The path to the 2024 Paris Olympics is now a little clearer for Simone Biles, the Black Catholic gymnast who recently returned from a two-year hiatus. At the World Artistic Gymnastics Championships last week in Belgium, she proved she hasn’t lost a step—or leap.
Biles returns to the U.S. this week as the most decorated gymnast in the history of the competition (and overall), having won her sixth all-around gold medal since her debut at worlds in Antwerp 10 years ago as a teenager. She bested her international rival Rebeca Andrade of Brazil, as well as her countrywoman Shilese Jones.
With Andrade and Jones, Biles topped the first all-Black podium in the history of the event at worlds, where she has now won 30 medals overall and is the oldest American woman to make the podium.
At 26 years old, Biles was the favorite to win the all-around despite having competed this summer for the first time since the 2021 Tokyo Olympics. Shortly before appearing at worlds, Biles confirmed her intention to compete at Paris in 2024, erasing all speculation that she ended her hiatus simply for personal reasons.
“I still feel like I have some personal goals,” she told reporters following the U.S. National Championships in late August, though she did not then specify further or commit to Paris.
The personal served to lift the communal during the team competition in Belgium, with Biles’ steady foundation across all events leading the American women to their record seventh-straight world title. Her anchoring performance on the floor became a theme of the week, repeated on Sunday for her individual win.
Under the bright lights and the roar of the U.S. national anthem, Biles’ appearance on the all-around podium brought tears for the crowd and the gymnast alike. The moment underscored her triumphant rebound from a much-discussed 2021 mental heath scare in Japan, which had many onlookers thinking she might never compete again.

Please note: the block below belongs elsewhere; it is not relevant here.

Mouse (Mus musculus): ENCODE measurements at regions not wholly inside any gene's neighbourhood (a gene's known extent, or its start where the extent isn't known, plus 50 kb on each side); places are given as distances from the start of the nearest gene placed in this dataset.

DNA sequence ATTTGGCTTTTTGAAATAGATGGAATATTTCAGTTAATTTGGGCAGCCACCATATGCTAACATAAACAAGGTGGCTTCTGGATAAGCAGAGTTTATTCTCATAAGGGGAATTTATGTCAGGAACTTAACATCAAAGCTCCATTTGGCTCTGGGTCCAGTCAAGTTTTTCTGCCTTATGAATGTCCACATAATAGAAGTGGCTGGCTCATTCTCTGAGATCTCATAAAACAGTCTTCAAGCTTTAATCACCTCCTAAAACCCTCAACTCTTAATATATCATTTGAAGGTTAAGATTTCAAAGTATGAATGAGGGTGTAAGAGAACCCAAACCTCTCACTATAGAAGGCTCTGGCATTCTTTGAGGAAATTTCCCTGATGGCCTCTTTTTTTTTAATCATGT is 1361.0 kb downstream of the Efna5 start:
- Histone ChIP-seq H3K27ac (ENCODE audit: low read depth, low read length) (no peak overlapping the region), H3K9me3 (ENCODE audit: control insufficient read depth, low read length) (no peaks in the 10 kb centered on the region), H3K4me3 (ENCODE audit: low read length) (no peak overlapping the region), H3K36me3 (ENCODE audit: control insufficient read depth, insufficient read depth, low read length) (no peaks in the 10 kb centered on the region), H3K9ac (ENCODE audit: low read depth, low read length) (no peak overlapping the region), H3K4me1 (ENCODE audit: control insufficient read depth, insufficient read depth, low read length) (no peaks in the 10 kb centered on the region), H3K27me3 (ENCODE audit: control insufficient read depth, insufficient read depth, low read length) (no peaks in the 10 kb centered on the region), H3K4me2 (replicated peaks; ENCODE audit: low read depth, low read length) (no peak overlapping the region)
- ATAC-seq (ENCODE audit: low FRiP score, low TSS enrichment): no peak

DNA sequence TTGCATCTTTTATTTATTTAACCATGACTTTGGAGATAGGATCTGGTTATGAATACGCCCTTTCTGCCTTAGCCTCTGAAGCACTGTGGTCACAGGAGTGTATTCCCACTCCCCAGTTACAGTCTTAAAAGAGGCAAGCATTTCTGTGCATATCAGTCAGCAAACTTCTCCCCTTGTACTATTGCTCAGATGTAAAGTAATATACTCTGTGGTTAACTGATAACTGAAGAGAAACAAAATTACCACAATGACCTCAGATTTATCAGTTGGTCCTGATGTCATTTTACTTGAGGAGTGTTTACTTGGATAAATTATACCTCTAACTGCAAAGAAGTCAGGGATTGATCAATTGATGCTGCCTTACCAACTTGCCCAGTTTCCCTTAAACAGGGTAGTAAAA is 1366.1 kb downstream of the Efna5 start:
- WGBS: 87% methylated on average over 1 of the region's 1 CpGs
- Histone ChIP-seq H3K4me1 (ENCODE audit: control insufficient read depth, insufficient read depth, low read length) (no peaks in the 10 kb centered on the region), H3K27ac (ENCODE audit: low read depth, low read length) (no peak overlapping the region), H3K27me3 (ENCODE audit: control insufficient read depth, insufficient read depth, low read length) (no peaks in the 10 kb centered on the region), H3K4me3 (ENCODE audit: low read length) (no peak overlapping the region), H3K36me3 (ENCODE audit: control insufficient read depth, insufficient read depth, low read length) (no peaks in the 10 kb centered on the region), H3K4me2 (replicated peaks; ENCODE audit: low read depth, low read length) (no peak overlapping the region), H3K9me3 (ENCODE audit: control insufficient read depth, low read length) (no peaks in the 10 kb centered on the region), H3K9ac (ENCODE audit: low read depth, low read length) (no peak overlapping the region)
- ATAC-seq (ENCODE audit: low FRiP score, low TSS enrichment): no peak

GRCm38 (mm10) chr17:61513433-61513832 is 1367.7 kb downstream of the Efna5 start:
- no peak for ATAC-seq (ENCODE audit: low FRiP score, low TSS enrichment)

“Real talk, I didn’t think so either,” Biles told a fan on social media Sunday morning.
Among Biles’ various nearly flawless routines during the championships, Biles pulled out all the stops on vault during the team competition, landing the most difficult move in all of women’s gymnastics. It was the first time anyone in the history of the competition successfully landed a Yuchenko double pike, granting Biles the right to its official name in the judge’s books.
As such, the move is now known as the “Biles II”—just the latest notch in the belt of the consensus G.O.A.T. of the sport.
On Saturday, Biles attempted the maneuver again in the individual portion, suffering her first in-competition fall since her return to the mat in August. It resulted in her only non-gold medal at worlds, and will perhaps give increased motivation for her appearance in Paris next summer.
There, she is expected to face much of the same competition as at worlds, where a candid moment saw her symbolically crown Andrade—who secured world all-around gold in Biles’ absence last year. Does this signal Biles’ soon-coming retirement from competition, perhaps after the Olympics? Or perhaps a simple acknowledgment of the sport’s emerging talent?
Time will tell, but with 23 world gold medals now in her possession and showing no signs of slowing down, Biles told reporters she was focused on the present and on her personal stability.
“I just wanted to go out there and do my routines again,” she said on Sunday.
“I had to prove to myself that I could still get out here and twist. I could prove all the haters wrong, that I’m not a quitter. As long as I’m out there twisting again and finding the joy for gymnastics again, who cares?”
Nate Tinner-Williams is co-founder and editor of Black Catholic Messenger.
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